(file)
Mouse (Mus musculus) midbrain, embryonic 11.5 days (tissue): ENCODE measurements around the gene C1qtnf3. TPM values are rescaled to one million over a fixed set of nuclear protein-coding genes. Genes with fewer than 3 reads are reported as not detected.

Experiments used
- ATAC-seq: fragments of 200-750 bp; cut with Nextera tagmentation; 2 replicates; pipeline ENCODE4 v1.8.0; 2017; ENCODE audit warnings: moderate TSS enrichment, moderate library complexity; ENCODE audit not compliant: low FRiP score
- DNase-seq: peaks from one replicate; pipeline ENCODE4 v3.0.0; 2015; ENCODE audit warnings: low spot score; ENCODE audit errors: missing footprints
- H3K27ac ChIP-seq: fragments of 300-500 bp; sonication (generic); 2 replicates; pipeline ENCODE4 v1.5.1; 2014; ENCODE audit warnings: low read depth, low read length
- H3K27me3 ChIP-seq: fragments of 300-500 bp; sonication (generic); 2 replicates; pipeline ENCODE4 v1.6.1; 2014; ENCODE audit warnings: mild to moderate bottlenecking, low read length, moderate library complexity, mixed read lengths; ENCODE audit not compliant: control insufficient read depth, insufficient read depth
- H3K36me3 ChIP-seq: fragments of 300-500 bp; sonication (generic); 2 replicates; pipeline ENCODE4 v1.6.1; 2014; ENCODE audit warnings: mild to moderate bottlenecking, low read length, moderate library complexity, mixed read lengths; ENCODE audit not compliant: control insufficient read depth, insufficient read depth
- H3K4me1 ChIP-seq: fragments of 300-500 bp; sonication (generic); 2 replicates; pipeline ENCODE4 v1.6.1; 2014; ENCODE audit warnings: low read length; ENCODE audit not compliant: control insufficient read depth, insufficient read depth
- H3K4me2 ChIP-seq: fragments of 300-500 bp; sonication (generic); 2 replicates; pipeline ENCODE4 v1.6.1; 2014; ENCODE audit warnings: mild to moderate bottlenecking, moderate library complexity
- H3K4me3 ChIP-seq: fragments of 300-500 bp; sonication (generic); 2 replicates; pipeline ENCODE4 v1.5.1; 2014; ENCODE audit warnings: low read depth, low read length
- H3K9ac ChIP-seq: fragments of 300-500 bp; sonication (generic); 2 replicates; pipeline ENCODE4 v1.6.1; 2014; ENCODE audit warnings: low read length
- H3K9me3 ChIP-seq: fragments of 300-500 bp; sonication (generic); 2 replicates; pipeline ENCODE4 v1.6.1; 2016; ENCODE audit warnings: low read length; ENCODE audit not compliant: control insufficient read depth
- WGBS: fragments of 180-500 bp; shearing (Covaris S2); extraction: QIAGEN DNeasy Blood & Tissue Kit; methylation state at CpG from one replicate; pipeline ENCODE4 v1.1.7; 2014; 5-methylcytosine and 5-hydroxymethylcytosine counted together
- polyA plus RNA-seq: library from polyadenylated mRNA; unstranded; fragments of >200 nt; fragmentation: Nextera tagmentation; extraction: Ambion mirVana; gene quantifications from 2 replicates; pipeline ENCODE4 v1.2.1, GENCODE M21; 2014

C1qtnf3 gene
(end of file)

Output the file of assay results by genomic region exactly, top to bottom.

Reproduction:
Mouse (Mus musculus) midbrain, embryonic 11.5 days (tissue): ENCODE measurements around the gene C1qtnf3. TPM values are rescaled to one million over a fixed set of nuclear protein-coding genes. Genes with fewer than 3 reads are reported as not detected.

Experiments used
- ATAC-seq: fragments of 200-750 bp; cut with Nextera tagmentation; 2 replicates; pipeline ENCODE4 v1.8.0; 2017; ENCODE audit warnings: moderate TSS enrichment, moderate library complexity; ENCODE audit not compliant: low FRiP score
- DNase-seq: peaks from one replicate; pipeline ENCODE4 v3.0.0; 2015; ENCODE audit warnings: low spot score; ENCODE audit errors: missing footprints
- H3K27ac ChIP-seq: fragments of 300-500 bp; sonication (generic); 2 replicates; pipeline ENCODE4 v1.5.1; 2014; ENCODE audit warnings: low read depth, low read length
- H3K27me3 ChIP-seq: fragments of 300-500 bp; sonication (generic); 2 replicates; pipeline ENCODE4 v1.6.1; 2014; ENCODE audit warnings: mild to moderate bottlenecking, low read length, moderate library complexity, mixed read lengths; ENCODE audit not compliant: control insufficient read depth, insufficient read depth
- H3K36me3 ChIP-seq: fragments of 300-500 bp; sonication (generic); 2 replicates; pipeline ENCODE4 v1.6.1; 2014; ENCODE audit warnings: mild to moderate bottlenecking, low read length, moderate library complexity, mixed read lengths; ENCODE audit not compliant: control insufficient read depth, insufficient read depth
- H3K4me1 ChIP-seq: fragments of 300-500 bp; sonication (generic); 2 replicates; pipeline ENCODE4 v1.6.1; 2014; ENCODE audit warnings: low read length; ENCODE audit not compliant: control insufficient read depth, insufficient read depth
- H3K4me2 ChIP-seq: fragments of 300-500 bp; sonication (generic); 2 replicates; pipeline ENCODE4 v1.6.1; 2014; ENCODE audit warnings: mild to moderate bottlenecking, moderate library complexity
- H3K4me3 ChIP-seq: fragments of 300-500 bp; sonication (generic); 2 replicates; pipeline ENCODE4 v1.5.1; 2014; ENCODE audit warnings: low read depth, low read length
- H3K9ac ChIP-seq: fragments of 300-500 bp; sonication (generic); 2 replicates; pipeline ENCODE4 v1.6.1; 2014; ENCODE audit warnings: low read length
- H3K9me3 ChIP-seq: fragments of 300-500 bp; sonication (generic); 2 replicates; pipeline ENCODE4 v1.6.1; 2016; ENCODE audit warnings: low read length; ENCODE audit not compliant: control insufficient read depth
- WGBS: fragments of 180-500 bp; shearing (Covaris S2); extraction: QIAGEN DNeasy Blood & Tissue Kit; methylation state at CpG from one replicate; pipeline ENCODE4 v1.1.7; 2014; 5-methylcytosine and 5-hydroxymethylcytosine counted together
- polyA plus RNA-seq: library from polyadenylated mRNA; unstranded; fragments of >200 nt; fragmentation: Nextera tagmentation; extraction: Ambion mirVana; gene quantifications from 2 replicates; pipeline ENCODE4 v1.2.1, GENCODE M21; 2014

C1qtnf3 gene